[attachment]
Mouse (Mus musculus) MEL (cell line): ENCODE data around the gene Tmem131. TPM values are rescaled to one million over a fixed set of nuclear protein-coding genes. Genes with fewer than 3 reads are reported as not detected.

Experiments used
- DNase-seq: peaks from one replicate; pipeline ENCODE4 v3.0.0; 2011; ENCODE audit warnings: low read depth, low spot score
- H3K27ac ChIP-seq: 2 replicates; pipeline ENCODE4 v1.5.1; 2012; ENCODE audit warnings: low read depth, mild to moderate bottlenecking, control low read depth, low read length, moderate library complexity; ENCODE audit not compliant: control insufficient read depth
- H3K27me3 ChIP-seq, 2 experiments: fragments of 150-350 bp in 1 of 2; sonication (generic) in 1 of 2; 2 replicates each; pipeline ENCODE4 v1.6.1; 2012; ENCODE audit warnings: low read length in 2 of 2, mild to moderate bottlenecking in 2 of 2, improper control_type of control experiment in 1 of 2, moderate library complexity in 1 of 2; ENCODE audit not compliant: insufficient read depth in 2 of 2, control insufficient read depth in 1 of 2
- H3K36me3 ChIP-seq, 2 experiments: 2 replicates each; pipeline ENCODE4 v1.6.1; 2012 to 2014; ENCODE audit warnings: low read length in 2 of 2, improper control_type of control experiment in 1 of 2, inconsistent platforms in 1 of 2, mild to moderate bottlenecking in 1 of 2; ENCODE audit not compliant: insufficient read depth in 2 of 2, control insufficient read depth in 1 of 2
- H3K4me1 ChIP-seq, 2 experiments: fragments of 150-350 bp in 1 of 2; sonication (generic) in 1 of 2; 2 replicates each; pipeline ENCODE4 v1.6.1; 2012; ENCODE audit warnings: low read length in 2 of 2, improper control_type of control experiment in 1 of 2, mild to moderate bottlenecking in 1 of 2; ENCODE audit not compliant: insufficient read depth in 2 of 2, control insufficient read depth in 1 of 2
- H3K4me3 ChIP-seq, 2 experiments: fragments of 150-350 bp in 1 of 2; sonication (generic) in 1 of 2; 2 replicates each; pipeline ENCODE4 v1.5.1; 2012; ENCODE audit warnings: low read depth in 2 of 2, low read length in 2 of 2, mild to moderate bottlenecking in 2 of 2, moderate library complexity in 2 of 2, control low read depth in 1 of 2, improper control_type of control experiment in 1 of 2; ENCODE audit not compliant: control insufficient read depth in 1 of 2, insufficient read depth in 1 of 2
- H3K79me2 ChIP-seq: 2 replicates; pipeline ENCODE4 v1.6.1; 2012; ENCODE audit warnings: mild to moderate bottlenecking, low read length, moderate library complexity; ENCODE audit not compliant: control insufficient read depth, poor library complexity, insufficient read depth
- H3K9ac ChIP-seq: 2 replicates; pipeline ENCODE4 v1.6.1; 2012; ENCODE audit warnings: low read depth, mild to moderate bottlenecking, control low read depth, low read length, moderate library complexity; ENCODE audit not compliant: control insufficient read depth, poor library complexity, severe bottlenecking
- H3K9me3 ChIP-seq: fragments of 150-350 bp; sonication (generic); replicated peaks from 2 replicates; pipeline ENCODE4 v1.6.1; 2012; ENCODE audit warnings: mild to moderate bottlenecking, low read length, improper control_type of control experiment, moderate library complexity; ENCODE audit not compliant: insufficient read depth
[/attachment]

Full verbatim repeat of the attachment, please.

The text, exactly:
Mouse (Mus musculus) MEL (cell line): ENCODE data around the gene Tmem131. TPM values are rescaled to one million over a fixed set of nuclear protein-coding genes. Genes with fewer than 3 reads are reported as not detected.

Experiments used
- DNase-seq: peaks from one replicate; pipeline ENCODE4 v3.0.0; 2011; ENCODE audit warnings: low read depth, low spot score
- H3K27ac ChIP-seq: 2 replicates; pipeline ENCODE4 v1.5.1; 2012; ENCODE audit warnings: low read depth, mild to moderate bottlenecking, control low read depth, low read length, moderate library complexity; ENCODE audit not compliant: control insufficient read depth
- H3K27me3 ChIP-seq, 2 experiments: fragments of 150-350 bp in 1 of 2; sonication (generic) in 1 of 2; 2 replicates each; pipeline ENCODE4 v1.6.1; 2012; ENCODE audit warnings: low read length in 2 of 2, mild to moderate bottlenecking in 2 of 2, improper control_type of control experiment in 1 of 2, moderate library complexity in 1 of 2; ENCODE audit not compliant: insufficient read depth in 2 of 2, control insufficient read depth in 1 of 2
- H3K36me3 ChIP-seq, 2 experiments: 2 replicates each; pipeline ENCODE4 v1.6.1; 2012 to 2014; ENCODE audit warnings: low read length in 2 of 2, improper control_type of control experiment in 1 of 2, inconsistent platforms in 1 of 2, mild to moderate bottlenecking in 1 of 2; ENCODE audit not compliant: insufficient read depth in 2 of 2, control insufficient read depth in 1 of 2
- H3K4me1 ChIP-seq, 2 experiments: fragments of 150-350 bp in 1 of 2; sonication (generic) in 1 of 2; 2 replicates each; pipeline ENCODE4 v1.6.1; 2012; ENCODE audit warnings: low read length in 2 of 2, improper control_type of control experiment in 1 of 2, mild to moderate bottlenecking in 1 of 2; ENCODE audit not compliant: insufficient read depth in 2 of 2, control insufficient read depth in 1 of 2
- H3K4me3 ChIP-seq, 2 experiments: fragments of 150-350 bp in 1 of 2; sonication (generic) in 1 of 2; 2 replicates each; pipeline ENCODE4 v1.5.1; 2012; ENCODE audit warnings: low read depth in 2 of 2, low read length in 2 of 2, mild to moderate bottlenecking in 2 of 2, moderate library complexity in 2 of 2, control low read depth in 1 of 2, improper control_type of control experiment in 1 of 2; ENCODE audit not compliant: control insufficient read depth in 1 of 2, insufficient read depth in 1 of 2
- H3K79me2 ChIP-seq: 2 replicates; pipeline ENCODE4 v1.6.1; 2012; ENCODE audit warnings: mild to moderate bottlenecking, low read length, moderate library complexity; ENCODE audit not compliant: control insufficient read depth, poor library complexity, insufficient read depth
- H3K9ac ChIP-seq: 2 replicates; pipeline ENCODE4 v1.6.1; 2012; ENCODE audit warnings: low read depth, mild to moderate bottlenecking, control low read depth, low read length, moderate library complexity; ENCODE audit not compliant: control insufficient read depth, poor library complexity, severe bottlenecking
- H3K9me3 ChIP-seq: fragments of 150-350 bp; sonication (generic); replicated peaks from 2 replicates; pipeline ENCODE4 v1.6.1; 2012; ENCODE audit warnings: mild to moderate bottlenecking, low read length, improper control_type of control experiment, moderate library complexity; ENCODE audit not compliant: insufficient read depth